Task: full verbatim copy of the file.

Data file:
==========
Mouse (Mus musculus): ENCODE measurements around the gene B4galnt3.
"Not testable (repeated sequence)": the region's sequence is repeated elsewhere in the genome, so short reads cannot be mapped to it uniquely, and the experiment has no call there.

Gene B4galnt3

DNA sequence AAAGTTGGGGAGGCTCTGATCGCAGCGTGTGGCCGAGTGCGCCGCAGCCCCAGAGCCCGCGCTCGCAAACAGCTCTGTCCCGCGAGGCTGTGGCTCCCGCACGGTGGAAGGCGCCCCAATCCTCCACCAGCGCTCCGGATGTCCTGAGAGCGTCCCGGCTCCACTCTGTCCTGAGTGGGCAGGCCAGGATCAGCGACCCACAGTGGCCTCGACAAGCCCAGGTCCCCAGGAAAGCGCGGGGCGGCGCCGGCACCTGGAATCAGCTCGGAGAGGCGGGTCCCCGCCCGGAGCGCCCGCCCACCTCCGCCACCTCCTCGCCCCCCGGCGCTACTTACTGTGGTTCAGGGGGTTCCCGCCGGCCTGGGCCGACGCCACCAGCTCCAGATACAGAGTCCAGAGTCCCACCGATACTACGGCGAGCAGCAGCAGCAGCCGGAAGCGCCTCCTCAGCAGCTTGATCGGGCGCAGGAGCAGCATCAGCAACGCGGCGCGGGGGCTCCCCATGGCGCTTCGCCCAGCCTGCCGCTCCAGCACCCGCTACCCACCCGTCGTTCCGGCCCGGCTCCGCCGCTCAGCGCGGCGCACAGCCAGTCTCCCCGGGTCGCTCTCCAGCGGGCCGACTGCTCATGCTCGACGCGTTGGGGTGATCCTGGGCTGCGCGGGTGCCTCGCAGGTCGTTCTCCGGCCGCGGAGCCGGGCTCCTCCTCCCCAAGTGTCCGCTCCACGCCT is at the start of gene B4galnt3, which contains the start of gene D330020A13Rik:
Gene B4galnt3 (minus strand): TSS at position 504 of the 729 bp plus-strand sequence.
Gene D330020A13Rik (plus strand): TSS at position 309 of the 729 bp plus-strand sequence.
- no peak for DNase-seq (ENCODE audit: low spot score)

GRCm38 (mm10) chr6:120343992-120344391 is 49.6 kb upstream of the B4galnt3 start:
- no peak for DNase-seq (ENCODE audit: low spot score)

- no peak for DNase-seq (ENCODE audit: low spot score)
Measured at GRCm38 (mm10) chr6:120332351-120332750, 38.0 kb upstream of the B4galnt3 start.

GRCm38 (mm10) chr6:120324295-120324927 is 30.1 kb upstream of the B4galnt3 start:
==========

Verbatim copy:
Mouse (Mus musculus): ENCODE measurements around the gene B4galnt3.
"Not testable (repeated sequence)": the region's sequence is repeated elsewhere in the genome, so short reads cannot be mapped to it uniquely, and the experiment has no call there.

Gene B4galnt3

DNA sequence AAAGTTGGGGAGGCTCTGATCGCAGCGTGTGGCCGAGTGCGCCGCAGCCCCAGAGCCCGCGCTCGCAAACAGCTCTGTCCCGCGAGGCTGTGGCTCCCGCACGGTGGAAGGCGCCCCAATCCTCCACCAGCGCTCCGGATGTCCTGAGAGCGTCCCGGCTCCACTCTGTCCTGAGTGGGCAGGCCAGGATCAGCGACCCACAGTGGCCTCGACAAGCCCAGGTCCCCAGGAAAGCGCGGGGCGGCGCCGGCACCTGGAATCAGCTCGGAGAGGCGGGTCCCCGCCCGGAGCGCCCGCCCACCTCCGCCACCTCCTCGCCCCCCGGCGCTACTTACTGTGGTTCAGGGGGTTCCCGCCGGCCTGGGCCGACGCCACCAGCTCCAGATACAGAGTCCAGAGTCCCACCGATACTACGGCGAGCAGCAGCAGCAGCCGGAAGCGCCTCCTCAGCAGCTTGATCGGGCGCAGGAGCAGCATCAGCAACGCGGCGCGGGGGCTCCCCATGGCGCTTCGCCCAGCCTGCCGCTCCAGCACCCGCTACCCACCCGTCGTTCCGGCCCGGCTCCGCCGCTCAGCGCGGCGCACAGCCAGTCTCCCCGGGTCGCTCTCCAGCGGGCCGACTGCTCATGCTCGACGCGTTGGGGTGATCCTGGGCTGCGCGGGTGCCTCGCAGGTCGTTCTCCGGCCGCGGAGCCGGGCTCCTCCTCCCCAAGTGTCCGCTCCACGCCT is at the start of gene B4galnt3, which contains the start of gene D330020A13Rik:
Gene B4galnt3 (minus strand): TSS at position 504 of the 729 bp plus-strand sequence.
Gene D330020A13Rik (plus strand): TSS at position 309 of the 729 bp plus-strand sequence.
- no peak for DNase-seq (ENCODE audit: low spot score)

GRCm38 (mm10) chr6:120343992-120344391 is 49.6 kb upstream of the B4galnt3 start:
- no peak for DNase-seq (ENCODE audit: low spot score)

- no peak for DNase-seq (ENCODE audit: low spot score)
Measured at GRCm38 (mm10) chr6:120332351-120332750, 38.0 kb upstream of the B4galnt3 start.

GRCm38 (mm10) chr6:120324295-120324927 is 30.1 kb upstream of the B4galnt3 start: